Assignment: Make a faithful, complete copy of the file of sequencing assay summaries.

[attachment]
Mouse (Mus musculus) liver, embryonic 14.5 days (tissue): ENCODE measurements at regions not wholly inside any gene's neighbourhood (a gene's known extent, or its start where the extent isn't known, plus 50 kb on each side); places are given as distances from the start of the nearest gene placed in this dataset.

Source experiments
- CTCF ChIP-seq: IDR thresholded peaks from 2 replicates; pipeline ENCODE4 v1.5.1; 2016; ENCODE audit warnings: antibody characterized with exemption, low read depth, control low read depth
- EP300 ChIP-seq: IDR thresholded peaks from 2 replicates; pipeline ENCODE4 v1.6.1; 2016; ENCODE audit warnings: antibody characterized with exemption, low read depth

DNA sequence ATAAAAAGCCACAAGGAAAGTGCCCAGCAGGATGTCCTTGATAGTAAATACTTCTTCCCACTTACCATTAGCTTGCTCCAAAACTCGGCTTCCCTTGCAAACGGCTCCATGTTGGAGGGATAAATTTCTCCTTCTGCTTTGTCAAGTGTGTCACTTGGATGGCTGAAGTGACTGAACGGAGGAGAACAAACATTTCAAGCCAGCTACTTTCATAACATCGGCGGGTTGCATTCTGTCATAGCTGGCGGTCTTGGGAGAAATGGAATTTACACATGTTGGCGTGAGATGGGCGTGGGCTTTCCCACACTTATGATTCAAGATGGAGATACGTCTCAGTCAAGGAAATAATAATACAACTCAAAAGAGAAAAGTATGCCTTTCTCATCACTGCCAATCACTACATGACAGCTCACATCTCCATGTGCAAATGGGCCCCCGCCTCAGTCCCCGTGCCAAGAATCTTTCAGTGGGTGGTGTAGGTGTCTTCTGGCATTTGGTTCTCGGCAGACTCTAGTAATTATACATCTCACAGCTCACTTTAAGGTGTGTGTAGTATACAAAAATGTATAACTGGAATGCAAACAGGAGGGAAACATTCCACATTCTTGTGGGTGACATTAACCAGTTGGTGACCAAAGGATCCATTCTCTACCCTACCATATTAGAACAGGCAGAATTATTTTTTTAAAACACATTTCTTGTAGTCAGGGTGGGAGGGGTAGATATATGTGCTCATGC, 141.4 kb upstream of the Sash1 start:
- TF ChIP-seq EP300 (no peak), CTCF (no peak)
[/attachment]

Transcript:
Mouse (Mus musculus) liver, embryonic 14.5 days (tissue): ENCODE measurements at regions not wholly inside any gene's neighbourhood (a gene's known extent, or its start where the extent isn't known, plus 50 kb on each side); places are given as distances from the start of the nearest gene placed in this dataset.

Source experiments
- CTCF ChIP-seq: IDR thresholded peaks from 2 replicates; pipeline ENCODE4 v1.5.1; 2016; ENCODE audit warnings: antibody characterized with exemption, low read depth, control low read depth
- EP300 ChIP-seq: IDR thresholded peaks from 2 replicates; pipeline ENCODE4 v1.6.1; 2016; ENCODE audit warnings: antibody characterized with exemption, low read depth

DNA sequence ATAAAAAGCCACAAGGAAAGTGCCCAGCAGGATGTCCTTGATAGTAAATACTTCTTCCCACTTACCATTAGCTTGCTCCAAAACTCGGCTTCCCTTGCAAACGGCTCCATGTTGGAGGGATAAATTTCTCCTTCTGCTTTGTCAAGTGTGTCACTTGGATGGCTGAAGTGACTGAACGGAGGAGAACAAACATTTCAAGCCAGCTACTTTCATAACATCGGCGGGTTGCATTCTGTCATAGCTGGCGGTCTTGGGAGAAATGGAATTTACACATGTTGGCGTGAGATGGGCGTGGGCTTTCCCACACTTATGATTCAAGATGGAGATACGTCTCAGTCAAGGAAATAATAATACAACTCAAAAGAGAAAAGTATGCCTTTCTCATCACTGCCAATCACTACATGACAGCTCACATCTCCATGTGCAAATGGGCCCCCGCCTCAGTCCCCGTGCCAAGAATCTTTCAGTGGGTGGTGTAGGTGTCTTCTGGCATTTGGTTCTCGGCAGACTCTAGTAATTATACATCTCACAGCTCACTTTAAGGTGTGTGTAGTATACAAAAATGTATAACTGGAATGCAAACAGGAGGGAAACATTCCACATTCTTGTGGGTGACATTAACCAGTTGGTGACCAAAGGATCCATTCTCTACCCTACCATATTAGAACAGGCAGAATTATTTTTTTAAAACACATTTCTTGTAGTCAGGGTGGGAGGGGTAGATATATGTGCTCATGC, 141.4 kb upstream of the Sash1 start:
- TF ChIP-seq EP300 (no peak), CTCF (no peak)